A bright bike rack on the 1800 block of Adams in front of Ottawa Tavern.
No more chaining your beach cruiser to light posts and newspaper boxes in the Uptown District.
The neighborhood has some fancy new parking spots for bicycles only.
Street art in the form of bike racks was unveiled in the neighborhood earlier this month. The racks were designed by artists in the Greater Toledo area as part of the Arts Commission's Artist Designed Bike Racks Project. The end result of the year-long project is 10 uniquely shaped racks next to businesses along Adams Street in Uptown.
"This is an area that's developing as a cultural center. There are a number of galleries and creative businesses that are starting to pop up," said Dan Hernandez, Art In Public Places coordinator for the commission. "We see this as an area that will respond positively to public art."
The Arts Commission will celebrate its bike racks project today with a public reception from 5 to 6:30 p.m. at Manhattan's, 1516 Adams St.
The $20,000 project was funded by the city of Toledo One Percent for Art program, with support from Parker Steel Co., Flatlanders Sculpture Supply, and 2020 Exhibits. More than 80 entries were submitted for the design contest and 10 were chosen by a selection panel.
The pieces, which look more like statues and sculptures than designated parking, are some of the only bike racks in the area.
"Adams Street is a main connector from the Old West End, where they often host bike rides to [Uptown]," Mr. Hernandez said. "In the summer, there's a lot more pedestrian and bicycle traffic. We hope that the racks will attract even more traffic."
The Owl rack was designed by Matt Taylor, of Toledo, and sits next to Great Finds resale shop. The silver Raindrops, designed by Jake Burkard, of Haskins, is in front of the shop.
Bike racks located on 17th Street, left, at the corner of Adams Street in front of Manos’ Restaurant, and on the 1800 block of Adams Street in front of Ottawa Tavern.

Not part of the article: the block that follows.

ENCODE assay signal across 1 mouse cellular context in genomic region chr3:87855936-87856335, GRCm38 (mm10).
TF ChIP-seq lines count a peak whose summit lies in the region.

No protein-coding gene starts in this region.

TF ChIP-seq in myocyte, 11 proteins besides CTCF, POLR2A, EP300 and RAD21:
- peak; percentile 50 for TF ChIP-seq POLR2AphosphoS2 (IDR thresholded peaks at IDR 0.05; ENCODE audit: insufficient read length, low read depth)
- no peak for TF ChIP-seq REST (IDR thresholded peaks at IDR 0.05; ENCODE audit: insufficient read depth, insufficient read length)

A black sailboat designed by Hannah Sypniewski, a cartoonist and student at Bowling Green State University, and a pale blue replica of the Anthony Wayne Bridge, designed by clay artists Jeffrey Rodriguez and Dale Lehmann of Rossford, are parked outside of Manhattan's.
Neon blue, pink, and green up-and-down arrows were designed by Anthony McCarty, of Toledo. The rack sits next to a bright orange ladder design by Daniel Calmes, of Toledo, across from the Life Skills Center.
The TOL-edo rack also was designed by Mr. Taylor. The rack features the letters TOL in red with blue squiggly lines underneath. The rack is on 17th street next to Manos Greek Restaurant. Its companion is a blue and gray speech bubble rack called Word.
Michael McWhorter, of Toledo, designed the Double Dipper, a black high-wheel bicycle. The rack is parked near Wesley's Bar and Grill, along with Some Machine, a black and red rack that looks like a mechanical device.
"There wasn't a theme," Mr. Hernandez said. "We just wanted to showcase Toledo's aesthetics."
Phase two of the bike racks project has been approved, and by this time next year, artist-designed racks will be in the Warehouse District, Mr. Hernandez said.
Contact RoNeisha Mullen at: firstname.lastname@example.org or 419-724-6133.
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